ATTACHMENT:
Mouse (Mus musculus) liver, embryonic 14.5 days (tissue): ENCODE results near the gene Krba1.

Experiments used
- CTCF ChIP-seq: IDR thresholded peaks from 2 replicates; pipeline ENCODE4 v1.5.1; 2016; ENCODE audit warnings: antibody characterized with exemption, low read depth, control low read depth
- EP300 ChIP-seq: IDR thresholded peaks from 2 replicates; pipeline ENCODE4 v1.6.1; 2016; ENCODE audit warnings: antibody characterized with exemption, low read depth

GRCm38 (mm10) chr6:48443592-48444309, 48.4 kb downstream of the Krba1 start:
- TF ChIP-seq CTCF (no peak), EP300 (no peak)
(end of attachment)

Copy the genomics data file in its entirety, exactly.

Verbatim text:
Mouse (Mus musculus) liver, embryonic 14.5 days (tissue): ENCODE results near the gene Krba1.

Experiments used
- CTCF ChIP-seq: IDR thresholded peaks from 2 replicates; pipeline ENCODE4 v1.5.1; 2016; ENCODE audit warnings: antibody characterized with exemption, low read depth, control low read depth
- EP300 ChIP-seq: IDR thresholded peaks from 2 replicates; pipeline ENCODE4 v1.6.1; 2016; ENCODE audit warnings: antibody characterized with exemption, low read depth

GRCm38 (mm10) chr6:48443592-48444309, 48.4 kb downstream of the Krba1 start:
- TF ChIP-seq CTCF (no peak), EP300 (no peak)